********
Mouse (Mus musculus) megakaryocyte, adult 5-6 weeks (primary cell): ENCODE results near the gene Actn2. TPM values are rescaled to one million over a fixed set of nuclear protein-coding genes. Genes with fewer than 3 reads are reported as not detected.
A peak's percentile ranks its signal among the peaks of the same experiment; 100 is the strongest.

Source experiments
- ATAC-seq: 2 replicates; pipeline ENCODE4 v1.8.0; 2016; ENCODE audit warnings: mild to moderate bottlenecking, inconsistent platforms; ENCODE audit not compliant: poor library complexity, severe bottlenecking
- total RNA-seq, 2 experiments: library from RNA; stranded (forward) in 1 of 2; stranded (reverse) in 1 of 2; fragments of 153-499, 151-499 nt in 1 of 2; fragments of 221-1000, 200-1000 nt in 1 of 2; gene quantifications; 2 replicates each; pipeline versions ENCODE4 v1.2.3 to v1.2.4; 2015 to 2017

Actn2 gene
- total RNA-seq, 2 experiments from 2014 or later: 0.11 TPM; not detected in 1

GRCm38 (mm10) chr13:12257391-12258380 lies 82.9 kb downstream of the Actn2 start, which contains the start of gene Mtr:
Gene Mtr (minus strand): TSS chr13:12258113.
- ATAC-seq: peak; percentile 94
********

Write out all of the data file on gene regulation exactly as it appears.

Mouse (Mus musculus) megakaryocyte, adult 5-6 weeks (primary cell): ENCODE results near the gene Actn2. TPM values are rescaled to one million over a fixed set of nuclear protein-coding genes. Genes with fewer than 3 reads are reported as not detected.
A peak's percentile ranks its signal among the peaks of the same experiment; 100 is the strongest.

Source experiments
- ATAC-seq: 2 replicates; pipeline ENCODE4 v1.8.0; 2016; ENCODE audit warnings: mild to moderate bottlenecking, inconsistent platforms; ENCODE audit not compliant: poor library complexity, severe bottlenecking
- total RNA-seq, 2 experiments: library from RNA; stranded (forward) in 1 of 2; stranded (reverse) in 1 of 2; fragments of 153-499, 151-499 nt in 1 of 2; fragments of 221-1000, 200-1000 nt in 1 of 2; gene quantifications; 2 replicates each; pipeline versions ENCODE4 v1.2.3 to v1.2.4; 2015 to 2017

Actn2 gene
- total RNA-seq, 2 experiments from 2014 or later: 0.11 TPM; not detected in 1

GRCm38 (mm10) chr13:12257391-12258380 lies 82.9 kb downstream of the Actn2 start, which contains the start of gene Mtr:
Gene Mtr (minus strand): TSS chr13:12258113.
- ATAC-seq: peak; percentile 94